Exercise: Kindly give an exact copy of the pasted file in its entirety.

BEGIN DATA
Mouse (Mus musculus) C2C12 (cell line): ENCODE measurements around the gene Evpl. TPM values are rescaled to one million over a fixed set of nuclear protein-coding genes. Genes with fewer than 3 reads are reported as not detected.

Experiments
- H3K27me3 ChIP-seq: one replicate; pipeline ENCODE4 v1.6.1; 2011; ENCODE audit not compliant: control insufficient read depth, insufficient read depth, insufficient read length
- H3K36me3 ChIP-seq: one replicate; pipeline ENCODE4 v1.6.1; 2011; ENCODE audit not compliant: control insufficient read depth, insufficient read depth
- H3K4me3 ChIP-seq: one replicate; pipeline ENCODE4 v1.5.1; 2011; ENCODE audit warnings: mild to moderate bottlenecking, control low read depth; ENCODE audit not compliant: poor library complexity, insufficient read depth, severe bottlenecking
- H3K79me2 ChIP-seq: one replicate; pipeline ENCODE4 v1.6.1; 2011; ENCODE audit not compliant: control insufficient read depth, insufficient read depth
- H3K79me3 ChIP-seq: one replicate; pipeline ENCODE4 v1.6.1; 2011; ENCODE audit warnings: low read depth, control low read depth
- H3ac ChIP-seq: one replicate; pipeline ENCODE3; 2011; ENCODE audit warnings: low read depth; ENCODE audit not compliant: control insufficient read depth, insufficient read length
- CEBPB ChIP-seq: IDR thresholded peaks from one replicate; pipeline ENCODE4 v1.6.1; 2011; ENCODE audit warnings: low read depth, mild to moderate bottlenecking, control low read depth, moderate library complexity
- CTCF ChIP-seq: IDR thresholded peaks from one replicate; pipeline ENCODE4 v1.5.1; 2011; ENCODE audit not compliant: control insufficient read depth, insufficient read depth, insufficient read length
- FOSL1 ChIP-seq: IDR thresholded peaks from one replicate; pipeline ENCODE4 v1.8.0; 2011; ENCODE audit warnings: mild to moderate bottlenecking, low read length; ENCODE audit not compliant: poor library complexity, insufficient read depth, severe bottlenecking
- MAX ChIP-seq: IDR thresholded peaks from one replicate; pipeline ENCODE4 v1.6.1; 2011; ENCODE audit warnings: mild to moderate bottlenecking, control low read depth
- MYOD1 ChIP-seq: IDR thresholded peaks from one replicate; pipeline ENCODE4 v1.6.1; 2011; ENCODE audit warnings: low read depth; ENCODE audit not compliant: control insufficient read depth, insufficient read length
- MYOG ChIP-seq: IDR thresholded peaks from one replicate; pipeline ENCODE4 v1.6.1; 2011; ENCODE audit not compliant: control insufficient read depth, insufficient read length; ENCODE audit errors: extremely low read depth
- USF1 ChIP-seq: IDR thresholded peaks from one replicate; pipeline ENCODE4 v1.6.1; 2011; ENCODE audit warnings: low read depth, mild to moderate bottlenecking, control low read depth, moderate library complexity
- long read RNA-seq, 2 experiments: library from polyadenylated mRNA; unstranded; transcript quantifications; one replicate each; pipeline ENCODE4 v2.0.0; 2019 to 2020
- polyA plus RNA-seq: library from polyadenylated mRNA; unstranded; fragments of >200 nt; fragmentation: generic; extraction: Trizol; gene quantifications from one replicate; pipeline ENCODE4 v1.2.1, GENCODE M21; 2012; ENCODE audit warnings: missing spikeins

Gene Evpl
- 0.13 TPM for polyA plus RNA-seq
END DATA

Mouse (Mus musculus) C2C12 (cell line): ENCODE measurements around the gene Evpl. TPM values are rescaled to one million over a fixed set of nuclear protein-coding genes. Genes with fewer than 3 reads are reported as not detected.

Experiments
- H3K27me3 ChIP-seq: one replicate; pipeline ENCODE4 v1.6.1; 2011; ENCODE audit not compliant: control insufficient read depth, insufficient read depth, insufficient read length
- H3K36me3 ChIP-seq: one replicate; pipeline ENCODE4 v1.6.1; 2011; ENCODE audit not compliant: control insufficient read depth, insufficient read depth
- H3K4me3 ChIP-seq: one replicate; pipeline ENCODE4 v1.5.1; 2011; ENCODE audit warnings: mild to moderate bottlenecking, control low read depth; ENCODE audit not compliant: poor library complexity, insufficient read depth, severe bottlenecking
- H3K79me2 ChIP-seq: one replicate; pipeline ENCODE4 v1.6.1; 2011; ENCODE audit not compliant: control insufficient read depth, insufficient read depth
- H3K79me3 ChIP-seq: one replicate; pipeline ENCODE4 v1.6.1; 2011; ENCODE audit warnings: low read depth, control low read depth
- H3ac ChIP-seq: one replicate; pipeline ENCODE3; 2011; ENCODE audit warnings: low read depth; ENCODE audit not compliant: control insufficient read depth, insufficient read length
- CEBPB ChIP-seq: IDR thresholded peaks from one replicate; pipeline ENCODE4 v1.6.1; 2011; ENCODE audit warnings: low read depth, mild to moderate bottlenecking, control low read depth, moderate library complexity
- CTCF ChIP-seq: IDR thresholded peaks from one replicate; pipeline ENCODE4 v1.5.1; 2011; ENCODE audit not compliant: control insufficient read depth, insufficient read depth, insufficient read length
- FOSL1 ChIP-seq: IDR thresholded peaks from one replicate; pipeline ENCODE4 v1.8.0; 2011; ENCODE audit warnings: mild to moderate bottlenecking, low read length; ENCODE audit not compliant: poor library complexity, insufficient read depth, severe bottlenecking
- MAX ChIP-seq: IDR thresholded peaks from one replicate; pipeline ENCODE4 v1.6.1; 2011; ENCODE audit warnings: mild to moderate bottlenecking, control low read depth
- MYOD1 ChIP-seq: IDR thresholded peaks from one replicate; pipeline ENCODE4 v1.6.1; 2011; ENCODE audit warnings: low read depth; ENCODE audit not compliant: control insufficient read depth, insufficient read length
- MYOG ChIP-seq: IDR thresholded peaks from one replicate; pipeline ENCODE4 v1.6.1; 2011; ENCODE audit not compliant: control insufficient read depth, insufficient read length; ENCODE audit errors: extremely low read depth
- USF1 ChIP-seq: IDR thresholded peaks from one replicate; pipeline ENCODE4 v1.6.1; 2011; ENCODE audit warnings: low read depth, mild to moderate bottlenecking, control low read depth, moderate library complexity
- long read RNA-seq, 2 experiments: library from polyadenylated mRNA; unstranded; transcript quantifications; one replicate each; pipeline ENCODE4 v2.0.0; 2019 to 2020
- polyA plus RNA-seq: library from polyadenylated mRNA; unstranded; fragments of >200 nt; fragmentation: generic; extraction: Trizol; gene quantifications from one replicate; pipeline ENCODE4 v1.2.1, GENCODE M21; 2012; ENCODE audit warnings: missing spikeins

Gene Evpl
- 0.13 TPM for polyA plus RNA-seq